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Just annotations of little "how to's", so I know I can find how to do something I've already done when I need to do it again, in case I don't remember anymore, which is not unlikely. Hopefully they can be useful to others, but I can't guarantee that it will work, or that it won't even make things worse.
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Minor but significant fix/tweak on GTK3's "clearlooks", getting away with excessive padding

Posted 07-14-2017 at 07:39 PM by the dsc
Updated 07-14-2017 at 07:41 PM by the dsc

I'm not a maintainer of this theme, this is a fix I did just for myself. Perhaps the theme's owners wouldn't even agree with it being a "fix".

GTK3's clearlooks had significantly more wasted space than its GTK2 predecessor. I guess it's due to the fad of "mobile first" design.

It's not that hard to make them more similar in this regard, all it requires is to open the CSS file and reduce several of the "padding" values.

I found particulary good to have zero padding in the "treeview" "element". But it may be somewhat tricker to actually adjust this padding as it's apparently stated twice or multiple times in the CSS file. I couldn't fix it properly yet so I just copied yet another instance of the CSS definitions to the end of the file, the laziest way out possible. But it works for now.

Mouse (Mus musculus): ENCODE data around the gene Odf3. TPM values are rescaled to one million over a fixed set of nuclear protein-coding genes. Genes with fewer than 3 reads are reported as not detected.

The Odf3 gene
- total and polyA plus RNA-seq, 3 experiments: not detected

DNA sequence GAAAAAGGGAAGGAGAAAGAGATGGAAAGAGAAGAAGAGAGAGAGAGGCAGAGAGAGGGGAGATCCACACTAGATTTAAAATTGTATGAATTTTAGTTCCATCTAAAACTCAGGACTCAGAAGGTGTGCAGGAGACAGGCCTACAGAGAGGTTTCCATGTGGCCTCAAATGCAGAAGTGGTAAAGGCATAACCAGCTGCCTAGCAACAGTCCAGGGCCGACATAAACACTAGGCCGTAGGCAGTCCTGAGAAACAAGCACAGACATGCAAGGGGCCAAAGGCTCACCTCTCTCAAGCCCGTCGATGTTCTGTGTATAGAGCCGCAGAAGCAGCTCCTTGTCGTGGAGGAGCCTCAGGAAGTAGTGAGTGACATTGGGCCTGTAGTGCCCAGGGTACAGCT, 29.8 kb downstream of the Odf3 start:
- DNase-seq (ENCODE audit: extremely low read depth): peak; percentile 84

Related tip: GTK3 may have been compiled with an embedded "inspector", similar to that browser inspector thingie Chrome and Firefox have, that you can edit the CSS or whatever on the page you're visiting.

If it has been enabled on compilation time, as it's the case with Debian testing's GTK3, you enable it by running:

gsettings set org.gtk.Settings.Debug enable-inspector-keybinding true

And then you press Control+shift+D in the program you want to "inspect". It's less intuitive than the browser's version of this functionality but at least helps fixing some annoying stuff with GTK3 themes. But apparently it doesn't show the actual CSS for you to edit. You'd have to come up with from the top of your head. Or, like I did, opening the GTK CSS file and copying and pasting the "suspicious" parts, as indicated by the click-on-the-element-to-show-stuff-about-it inspecting function.


I kind of prefer Mist over clearlooks, but on QT the most mist-like, CDE, for some reason requires some annoying extra-clicking at some buttons, and the text selection is hard to get used to, quite invisible. QT's "cleanlooks" is also a built-in theme, so it's probably almost as good, performance-wise.
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